In contrast to chronic viral infections known to infect and replicate at immunological sites, acute infections such as influenza A virus infections are thought to perturb hematopoiesis indirectly through the action of cytokines as mediators (e.g. TNF)35,36. This appears to be the case with influenza-induced MIA in our model of early gestational influenza infection, being evident in both the lung and in plasma samples. In addition, we note the induction of TNF upon adoptive AM transfer that promoted viral clearance. Recent evidence suggests that blood monocytes can differentiate and migrate into distinct populations of human lung macrophages37. We speculate that altered hematopoiesis resulting from first hit may lead to impaired AM function and thus the ability to respond to postnatal second hits.

During fetal development, alveolar macrophages (AM) seed into the lung and remain long-lived therein mainly by self-renewal26,38. Although only subtle differences in AM frequencies were observed in the offspring of all groups, functional experiments in vivo and in vitro revealed that the functionality of alveolar macrophages is affected by maternal influenza. Improving the offspring’s recovery after infection with IBV was possible by transferring AMs from control animals to offspring born to IAV-infected dams, prior to infection. These data suggest that alveolar macrophage function can be rescued by adding unaffected cells into the system. On the other hand, transfer of AMs from offspring born to MIA dams, did not affect disease outcome in control animals. It is important to highlight that we decided not to deplete host macrophages to avoid further disturbance of the AM niche and subsequent recruitment of new cells from the bone marrow into the lungs, prior to the experiment. Thus, we cannot exclude the possibility that some protective effects of healthy macrophages in offspring born to infected mothers might be due to an overall increase of alveolar macrophages in the lung. Nevertheless, our results provide strong evidence in favor of functional impairments in the macrophages of offspring caused by MIA, reflected by decreased viral clearance capacity in vitro and in vivo.

In summary, we provide evidence that early gestational influenza (first hit) increases offspring´s vulnerability towards other respiratory pathogens (second hits) particularly in early life. The underlying mechanisms seem to be multi-factorial. First, later life consequences of MIA correlate with increased IL-6, TNF, MCP-1, and IL-1ß levels in the lungs of IAV-infected dams. Second, increased early life vulnerability to second hits correlates with low birthweight. Third, alveolar macrophages of offspring exposed to maternal influenza show a reduced capacity to clear second hit pathogens. Our findings highlight the potential effects of infections in early pregnancy on the offspring to respiratory infections and emphasize the importance of measures that prevent maternal influenza.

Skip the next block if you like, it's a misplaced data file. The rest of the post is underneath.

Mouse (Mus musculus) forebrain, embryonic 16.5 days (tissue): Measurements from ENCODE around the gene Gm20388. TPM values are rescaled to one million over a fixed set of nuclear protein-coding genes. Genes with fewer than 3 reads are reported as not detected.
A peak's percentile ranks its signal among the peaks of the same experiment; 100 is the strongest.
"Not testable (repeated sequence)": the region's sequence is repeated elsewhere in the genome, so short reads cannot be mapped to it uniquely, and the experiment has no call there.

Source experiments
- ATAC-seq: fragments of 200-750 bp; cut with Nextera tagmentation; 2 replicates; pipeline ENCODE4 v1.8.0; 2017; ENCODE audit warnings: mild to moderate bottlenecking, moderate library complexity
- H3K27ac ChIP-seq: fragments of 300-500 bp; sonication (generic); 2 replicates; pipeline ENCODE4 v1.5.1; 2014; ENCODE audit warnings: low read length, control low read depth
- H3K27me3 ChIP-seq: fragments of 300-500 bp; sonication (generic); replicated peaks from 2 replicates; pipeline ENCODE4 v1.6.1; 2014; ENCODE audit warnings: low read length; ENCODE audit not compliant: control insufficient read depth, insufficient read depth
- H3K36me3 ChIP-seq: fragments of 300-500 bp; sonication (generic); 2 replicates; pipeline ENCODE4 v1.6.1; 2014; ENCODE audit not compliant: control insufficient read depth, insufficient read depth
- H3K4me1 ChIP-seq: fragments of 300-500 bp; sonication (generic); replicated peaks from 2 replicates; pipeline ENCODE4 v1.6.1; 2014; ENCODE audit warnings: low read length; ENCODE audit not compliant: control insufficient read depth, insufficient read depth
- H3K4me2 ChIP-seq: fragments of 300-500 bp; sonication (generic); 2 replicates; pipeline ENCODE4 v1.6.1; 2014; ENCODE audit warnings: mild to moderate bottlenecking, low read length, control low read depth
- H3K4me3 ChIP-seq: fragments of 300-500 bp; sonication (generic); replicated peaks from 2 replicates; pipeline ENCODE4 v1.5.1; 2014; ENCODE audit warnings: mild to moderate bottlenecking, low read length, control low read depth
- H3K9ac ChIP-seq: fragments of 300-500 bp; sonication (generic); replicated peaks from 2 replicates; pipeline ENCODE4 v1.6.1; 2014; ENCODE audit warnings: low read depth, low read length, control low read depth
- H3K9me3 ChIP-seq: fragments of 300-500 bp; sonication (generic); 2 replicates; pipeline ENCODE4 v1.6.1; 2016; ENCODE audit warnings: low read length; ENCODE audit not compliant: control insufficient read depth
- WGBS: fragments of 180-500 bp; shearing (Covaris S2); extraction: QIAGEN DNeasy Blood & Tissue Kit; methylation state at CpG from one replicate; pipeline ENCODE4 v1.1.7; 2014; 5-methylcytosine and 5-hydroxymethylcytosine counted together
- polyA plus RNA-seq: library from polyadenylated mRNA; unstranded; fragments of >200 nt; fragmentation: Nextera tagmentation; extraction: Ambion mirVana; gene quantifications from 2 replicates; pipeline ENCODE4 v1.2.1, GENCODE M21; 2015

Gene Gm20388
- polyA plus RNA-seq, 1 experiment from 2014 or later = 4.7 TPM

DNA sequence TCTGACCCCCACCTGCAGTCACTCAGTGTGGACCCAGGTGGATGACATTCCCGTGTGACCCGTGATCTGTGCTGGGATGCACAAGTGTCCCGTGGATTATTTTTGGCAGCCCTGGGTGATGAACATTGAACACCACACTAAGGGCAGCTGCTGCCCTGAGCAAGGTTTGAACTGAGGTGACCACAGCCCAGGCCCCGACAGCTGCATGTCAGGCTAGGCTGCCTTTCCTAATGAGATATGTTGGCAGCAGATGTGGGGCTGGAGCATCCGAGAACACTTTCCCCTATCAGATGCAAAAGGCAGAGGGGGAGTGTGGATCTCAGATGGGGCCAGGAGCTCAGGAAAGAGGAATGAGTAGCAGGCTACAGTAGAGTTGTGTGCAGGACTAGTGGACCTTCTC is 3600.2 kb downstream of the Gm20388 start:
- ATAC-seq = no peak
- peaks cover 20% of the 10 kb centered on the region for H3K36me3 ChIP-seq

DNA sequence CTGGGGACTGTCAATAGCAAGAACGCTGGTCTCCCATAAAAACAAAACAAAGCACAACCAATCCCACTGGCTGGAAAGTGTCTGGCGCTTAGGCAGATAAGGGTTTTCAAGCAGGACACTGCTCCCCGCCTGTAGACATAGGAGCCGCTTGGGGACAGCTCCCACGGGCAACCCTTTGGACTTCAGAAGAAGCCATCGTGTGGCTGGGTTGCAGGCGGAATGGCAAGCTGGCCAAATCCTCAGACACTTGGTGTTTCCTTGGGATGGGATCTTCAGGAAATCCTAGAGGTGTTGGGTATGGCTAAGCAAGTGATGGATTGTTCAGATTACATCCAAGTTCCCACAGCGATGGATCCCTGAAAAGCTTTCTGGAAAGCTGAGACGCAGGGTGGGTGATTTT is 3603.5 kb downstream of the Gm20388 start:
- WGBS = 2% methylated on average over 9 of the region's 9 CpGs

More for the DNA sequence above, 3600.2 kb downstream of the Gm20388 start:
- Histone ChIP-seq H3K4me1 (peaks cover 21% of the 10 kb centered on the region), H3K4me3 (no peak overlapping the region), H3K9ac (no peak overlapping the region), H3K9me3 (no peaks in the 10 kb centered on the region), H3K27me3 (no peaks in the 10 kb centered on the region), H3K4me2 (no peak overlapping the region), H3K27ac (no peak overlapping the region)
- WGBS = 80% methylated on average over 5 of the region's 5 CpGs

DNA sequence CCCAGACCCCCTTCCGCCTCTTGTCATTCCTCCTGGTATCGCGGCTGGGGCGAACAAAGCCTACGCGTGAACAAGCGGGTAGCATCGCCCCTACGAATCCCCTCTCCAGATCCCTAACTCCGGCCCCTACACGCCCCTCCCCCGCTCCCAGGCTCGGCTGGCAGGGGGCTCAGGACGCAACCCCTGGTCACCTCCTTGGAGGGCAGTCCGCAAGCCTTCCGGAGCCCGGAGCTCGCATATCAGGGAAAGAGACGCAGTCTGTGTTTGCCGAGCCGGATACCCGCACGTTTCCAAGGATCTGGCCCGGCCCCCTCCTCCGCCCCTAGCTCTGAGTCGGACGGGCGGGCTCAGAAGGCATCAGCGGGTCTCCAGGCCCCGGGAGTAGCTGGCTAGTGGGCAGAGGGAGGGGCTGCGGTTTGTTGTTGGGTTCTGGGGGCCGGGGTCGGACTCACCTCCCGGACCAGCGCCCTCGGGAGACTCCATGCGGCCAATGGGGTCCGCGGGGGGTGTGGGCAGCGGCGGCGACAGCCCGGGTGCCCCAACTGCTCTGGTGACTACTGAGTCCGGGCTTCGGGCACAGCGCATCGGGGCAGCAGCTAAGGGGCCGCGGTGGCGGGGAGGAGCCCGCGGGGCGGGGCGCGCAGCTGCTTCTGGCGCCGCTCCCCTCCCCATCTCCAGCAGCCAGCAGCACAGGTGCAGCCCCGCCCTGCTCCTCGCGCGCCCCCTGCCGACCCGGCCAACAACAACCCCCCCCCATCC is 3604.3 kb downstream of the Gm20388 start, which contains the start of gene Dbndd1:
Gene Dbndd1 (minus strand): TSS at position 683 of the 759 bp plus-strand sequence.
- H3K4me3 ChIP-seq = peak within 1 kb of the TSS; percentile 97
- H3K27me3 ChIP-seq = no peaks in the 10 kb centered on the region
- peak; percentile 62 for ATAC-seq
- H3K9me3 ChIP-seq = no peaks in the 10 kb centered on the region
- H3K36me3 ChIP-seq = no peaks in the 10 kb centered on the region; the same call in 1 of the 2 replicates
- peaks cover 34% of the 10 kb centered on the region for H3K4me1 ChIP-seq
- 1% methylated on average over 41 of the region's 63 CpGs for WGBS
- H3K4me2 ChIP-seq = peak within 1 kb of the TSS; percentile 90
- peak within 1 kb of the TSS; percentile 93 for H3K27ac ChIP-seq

Methods

Cells

Cell lines of Madin-Darby Caine kidney cells II (MDCK II) were grown in modified Eagle’s medium (MEM) supplemented with 10% fetal bovine serum (FBS), penicillin/streptomycin [0.1 mg/ml], and l-Glutamine [2 mM] and were cultivated at 5% CO2, 96% rH, and 37 °C.

Viruses

The pH1N1 2009 influenza strain A/Hamburg/NY1580/09 was grown on MDCK II cells at 37 °C using a multiplicity of infection (MOI) of 0.2. Virus was harvested after 36 h. Virus titration was performed 72 h post infection on MDCK II cells by plaque assay. The influenza B virus B/Lee/40 was grown in embryonated SPF eggs at 33 °C for 3 days. In all, 100 μl of virus containing 200 PFU were injected into the allantoic fluid of eggs. The virus was harvested by aspirating the allantoic fluid after euthanizing the embryo at 4 °C for 4 h. All subsequent steps were performed on ice or at 4 °C. The allantoic fluid of individual eggs was tested for the presence of virus by hemagglutination assay and positive aliquots were pooled. The virus was purified by centrifugation of the allantoic fluid at 5000 × g and 4 °C for 10 min and isolation of the supernatant. Virus aliquots were stored at −80 °C. All experiments of this study were performed using the same batch of the respective virus.

Bacterial strains

Methicillin-resistant Staphylococcus aureus (MRSA) were grown from a CryoBank stem conservation system JB1 for S. aureus strain USA300. A stem plate was prepared by plating one unit from the stem conservation system onto a TS-agar plate and overnight incubation at 37 °C. Stem plates were kept for further use at 4 °C for up to 3 months. Pre cultures were prepared by transferring one colony from a stem plate into 2 ml of trypticase soy broth medium and incubation overnight at 37 °C while shaking at 180 rpm. Main cultures for infection were started by preparing a 1:100 dilution of the pre culture in TSB medium. The main culture was incubated at 37 °C and 180 rpm until the bacteria concentration reached 1.42 × 108 colony-forming units (CFU)/ml. Bacterial concentration was measured by optical density (OD600) that was found to correlate to the desired concentration by previous experiments. For infection, the bacteria were concentrated and subsequently diluted in PBS to a final dose of 1 × 108 CFU per animal. The final concentration was confirmed by re-titration.

Mice